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  • "Fast track" trade authority -- will carry some baggage

    January 25, 2007
    According to news reports, President George Bush will ask Congress to renew fast-track trade authority — perhaps as soon as next week. The Trade Promotion Act of 2002 expires at the end of June 2007. TPA gives the president the authority to negotiate trade deals and have them voted up or down by Congress without amendments. However, Democratic Congressional leaders have said that to renew fast-track, the Administration would have to agree to include even more labor and environmental mandates in trade agreements. Already, TPA includes stringent mandates that have been used to impose U.S.-style environmental and labor “regulations” on developing countries with which the U.S. has negotiated...
  • Renewable energy -- burn dead cows!

    January 25, 2007
    There's even more talk now about alternative energy sources — spurred by President Bush's State of the Union address where he said:
    We must increase the supply of alternative fuels, by setting a mandatory fuels standard to require 35 billion gallons of renewable and alternative fuels in 2017 -- and that is nearly five times the current target. (Applause.)
    While most of the talk in the U.S. focuses on ethanol (with its huge subsidies and more to come), some countries, such as Scotland, are trying a different path to alternative energy sources: Burning dead cows. The BBC reported that a new 24 million-pound project in Aberdeenshire will “turn dead cows into an energy source.” They're going to get the dead...
  • "Tricks and traps" with Senate Banking

    January 25, 2007
    “Tricks and traps.” Those were the terms used to describe credit card industry practices to snare vulnerable and lower-income people into a vicious cycle of credit card interest payment and fees. Sound familiar? Sounds like the credit card issuers are likely to get similar treatment to those “predatory lenders” — i.e., lenders who provide credit to higher risk consumers at higher interest rates. Today, at Senate Finance Committee hearings titled “Examining the Billing, Marketing, and Disclosure Practices of the Credit Card Industry, and Their Impact on Consumers,” Committee Chairman Christopher Dodd (D-CT) put the industry on notice that policymakers are examining their...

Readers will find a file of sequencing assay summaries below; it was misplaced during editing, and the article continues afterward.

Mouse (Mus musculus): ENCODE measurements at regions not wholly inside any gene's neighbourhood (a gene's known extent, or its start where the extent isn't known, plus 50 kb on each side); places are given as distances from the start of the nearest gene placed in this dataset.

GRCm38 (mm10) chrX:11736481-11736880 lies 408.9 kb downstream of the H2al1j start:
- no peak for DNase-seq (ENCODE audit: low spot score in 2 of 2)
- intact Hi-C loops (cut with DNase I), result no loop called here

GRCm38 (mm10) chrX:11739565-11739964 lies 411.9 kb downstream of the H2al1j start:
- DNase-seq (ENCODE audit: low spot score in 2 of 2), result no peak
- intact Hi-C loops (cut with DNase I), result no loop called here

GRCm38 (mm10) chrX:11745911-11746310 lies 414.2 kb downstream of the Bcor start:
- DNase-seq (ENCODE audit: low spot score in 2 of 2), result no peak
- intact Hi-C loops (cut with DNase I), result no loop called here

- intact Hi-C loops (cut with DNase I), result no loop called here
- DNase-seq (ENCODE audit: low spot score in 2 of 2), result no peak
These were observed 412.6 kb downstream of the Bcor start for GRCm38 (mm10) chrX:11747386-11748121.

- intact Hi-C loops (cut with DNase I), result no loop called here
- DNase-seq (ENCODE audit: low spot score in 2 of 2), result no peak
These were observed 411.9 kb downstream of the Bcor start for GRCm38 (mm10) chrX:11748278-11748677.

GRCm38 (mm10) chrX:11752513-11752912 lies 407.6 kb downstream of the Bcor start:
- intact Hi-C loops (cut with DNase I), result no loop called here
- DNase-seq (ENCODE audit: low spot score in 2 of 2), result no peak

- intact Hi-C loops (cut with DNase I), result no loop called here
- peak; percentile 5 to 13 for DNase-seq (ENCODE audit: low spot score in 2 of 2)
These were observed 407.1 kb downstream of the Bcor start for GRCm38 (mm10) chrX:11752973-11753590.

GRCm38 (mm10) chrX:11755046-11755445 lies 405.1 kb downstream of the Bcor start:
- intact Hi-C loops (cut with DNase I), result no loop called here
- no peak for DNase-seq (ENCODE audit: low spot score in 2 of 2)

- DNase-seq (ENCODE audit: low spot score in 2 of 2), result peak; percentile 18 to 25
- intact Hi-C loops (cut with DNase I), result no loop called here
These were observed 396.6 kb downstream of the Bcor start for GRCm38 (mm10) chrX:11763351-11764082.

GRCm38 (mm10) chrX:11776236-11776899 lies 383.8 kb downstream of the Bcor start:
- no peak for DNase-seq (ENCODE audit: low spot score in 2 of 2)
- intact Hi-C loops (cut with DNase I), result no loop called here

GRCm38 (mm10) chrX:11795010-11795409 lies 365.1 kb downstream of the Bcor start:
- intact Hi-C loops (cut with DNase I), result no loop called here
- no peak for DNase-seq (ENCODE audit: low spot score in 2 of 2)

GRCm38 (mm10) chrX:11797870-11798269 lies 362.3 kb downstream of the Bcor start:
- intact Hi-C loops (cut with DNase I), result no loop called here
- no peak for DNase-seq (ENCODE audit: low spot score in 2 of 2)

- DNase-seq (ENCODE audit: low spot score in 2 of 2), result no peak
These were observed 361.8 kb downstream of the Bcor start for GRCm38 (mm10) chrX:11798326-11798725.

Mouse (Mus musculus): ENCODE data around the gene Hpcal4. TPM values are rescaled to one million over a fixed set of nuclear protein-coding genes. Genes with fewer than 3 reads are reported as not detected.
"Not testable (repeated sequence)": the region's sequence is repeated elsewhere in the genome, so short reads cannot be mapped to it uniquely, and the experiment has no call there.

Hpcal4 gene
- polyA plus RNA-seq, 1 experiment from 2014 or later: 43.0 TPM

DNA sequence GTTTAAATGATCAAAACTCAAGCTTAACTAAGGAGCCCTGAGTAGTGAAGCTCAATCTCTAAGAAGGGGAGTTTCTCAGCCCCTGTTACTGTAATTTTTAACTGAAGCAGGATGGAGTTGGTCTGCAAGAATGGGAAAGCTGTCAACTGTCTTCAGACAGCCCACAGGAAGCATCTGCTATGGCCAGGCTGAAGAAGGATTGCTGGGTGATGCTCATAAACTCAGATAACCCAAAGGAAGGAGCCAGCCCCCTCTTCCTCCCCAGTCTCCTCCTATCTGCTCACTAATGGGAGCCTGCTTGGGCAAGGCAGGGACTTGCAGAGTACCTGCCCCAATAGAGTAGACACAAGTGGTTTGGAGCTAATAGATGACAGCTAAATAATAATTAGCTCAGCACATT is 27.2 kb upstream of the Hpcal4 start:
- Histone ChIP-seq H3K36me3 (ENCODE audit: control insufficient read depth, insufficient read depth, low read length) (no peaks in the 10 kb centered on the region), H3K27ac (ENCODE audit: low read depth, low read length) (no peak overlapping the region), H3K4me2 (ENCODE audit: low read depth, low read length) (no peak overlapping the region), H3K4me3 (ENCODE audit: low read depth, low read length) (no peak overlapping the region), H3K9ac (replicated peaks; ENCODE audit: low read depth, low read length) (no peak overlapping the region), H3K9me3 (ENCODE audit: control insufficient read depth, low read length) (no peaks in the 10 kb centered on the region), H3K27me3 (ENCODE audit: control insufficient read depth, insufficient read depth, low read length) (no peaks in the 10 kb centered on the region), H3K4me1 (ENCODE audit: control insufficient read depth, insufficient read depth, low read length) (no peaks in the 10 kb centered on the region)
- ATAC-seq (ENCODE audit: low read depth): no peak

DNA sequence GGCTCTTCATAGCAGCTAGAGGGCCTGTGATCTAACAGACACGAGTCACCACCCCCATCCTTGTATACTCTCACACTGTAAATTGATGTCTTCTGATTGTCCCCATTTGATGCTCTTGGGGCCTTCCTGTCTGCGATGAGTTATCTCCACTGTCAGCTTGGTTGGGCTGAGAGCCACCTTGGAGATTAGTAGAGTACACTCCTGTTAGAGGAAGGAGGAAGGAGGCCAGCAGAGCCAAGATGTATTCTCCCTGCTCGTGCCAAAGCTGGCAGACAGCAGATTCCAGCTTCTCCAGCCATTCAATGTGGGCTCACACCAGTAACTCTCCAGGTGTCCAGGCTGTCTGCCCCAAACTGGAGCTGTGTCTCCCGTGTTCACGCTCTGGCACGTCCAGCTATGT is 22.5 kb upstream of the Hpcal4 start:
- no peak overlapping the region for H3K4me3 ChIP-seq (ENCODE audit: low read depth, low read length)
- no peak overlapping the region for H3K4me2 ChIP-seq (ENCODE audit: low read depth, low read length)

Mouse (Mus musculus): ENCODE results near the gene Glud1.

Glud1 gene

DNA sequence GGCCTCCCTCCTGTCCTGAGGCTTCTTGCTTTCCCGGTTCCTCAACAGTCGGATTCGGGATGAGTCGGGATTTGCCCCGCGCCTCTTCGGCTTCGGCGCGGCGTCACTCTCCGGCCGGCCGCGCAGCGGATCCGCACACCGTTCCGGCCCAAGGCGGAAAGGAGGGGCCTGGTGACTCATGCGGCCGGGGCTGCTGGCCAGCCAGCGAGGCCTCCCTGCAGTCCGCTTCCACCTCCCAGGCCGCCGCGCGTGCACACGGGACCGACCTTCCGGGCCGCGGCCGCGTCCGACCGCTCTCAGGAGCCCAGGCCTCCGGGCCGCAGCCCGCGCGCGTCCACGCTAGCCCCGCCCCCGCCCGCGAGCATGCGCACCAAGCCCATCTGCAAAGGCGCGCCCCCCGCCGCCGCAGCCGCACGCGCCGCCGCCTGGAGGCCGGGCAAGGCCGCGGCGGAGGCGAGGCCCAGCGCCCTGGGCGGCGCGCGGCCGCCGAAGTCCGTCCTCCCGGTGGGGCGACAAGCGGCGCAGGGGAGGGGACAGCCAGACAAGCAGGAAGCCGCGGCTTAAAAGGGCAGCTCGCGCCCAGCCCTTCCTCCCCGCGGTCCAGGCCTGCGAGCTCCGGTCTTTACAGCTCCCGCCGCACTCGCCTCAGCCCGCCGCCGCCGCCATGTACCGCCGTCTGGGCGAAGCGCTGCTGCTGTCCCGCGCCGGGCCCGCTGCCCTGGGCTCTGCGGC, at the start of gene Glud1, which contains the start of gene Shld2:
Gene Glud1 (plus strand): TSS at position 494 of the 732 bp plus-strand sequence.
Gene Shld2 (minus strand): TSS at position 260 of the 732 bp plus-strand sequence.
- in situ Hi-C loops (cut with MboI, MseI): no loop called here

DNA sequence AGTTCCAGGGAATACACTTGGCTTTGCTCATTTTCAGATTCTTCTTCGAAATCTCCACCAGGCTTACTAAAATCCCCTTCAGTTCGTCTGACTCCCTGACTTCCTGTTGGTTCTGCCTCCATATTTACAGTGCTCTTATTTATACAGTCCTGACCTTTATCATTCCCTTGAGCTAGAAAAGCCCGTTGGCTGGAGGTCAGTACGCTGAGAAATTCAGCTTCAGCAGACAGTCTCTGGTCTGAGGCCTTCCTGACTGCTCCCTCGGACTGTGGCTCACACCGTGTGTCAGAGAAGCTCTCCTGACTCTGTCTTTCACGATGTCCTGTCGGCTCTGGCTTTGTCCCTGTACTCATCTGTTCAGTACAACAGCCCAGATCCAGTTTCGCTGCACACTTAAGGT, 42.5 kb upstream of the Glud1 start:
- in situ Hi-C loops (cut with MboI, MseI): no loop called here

• Mayor McCheese Would Be Proud

    January 25, 2007
    While we at Open Market know that there's nothing inherently bad about fast food, we're still willing to believe that an outragous stunt like eating nothing by McDonald's every day for a month can lead to a sub-optimal health results. Now, however, Swedish researchers are suggesting that even an all-QSR diet might not be all that bad for you:

    A month-long diet of junk food does not necessarily cause devastating health effects like those in documentary film Super Size Me, scientists say.


  • When the facts don't fit, construe!

    January 25, 2007
    At the DC premiere of Mine Your Own Business yesterday evening, I spoke with protesters who insisted that the 96% of the citizens of Roşia Montană were opposed to the controversial mining project that is the primary subject of the film. I'm certainly a believer in democracy (at least when an issue can't be resolved via property rights), so I thought I'd look into this more. The 96% statistic presented for all to see on bright white tag board can be found in a news release from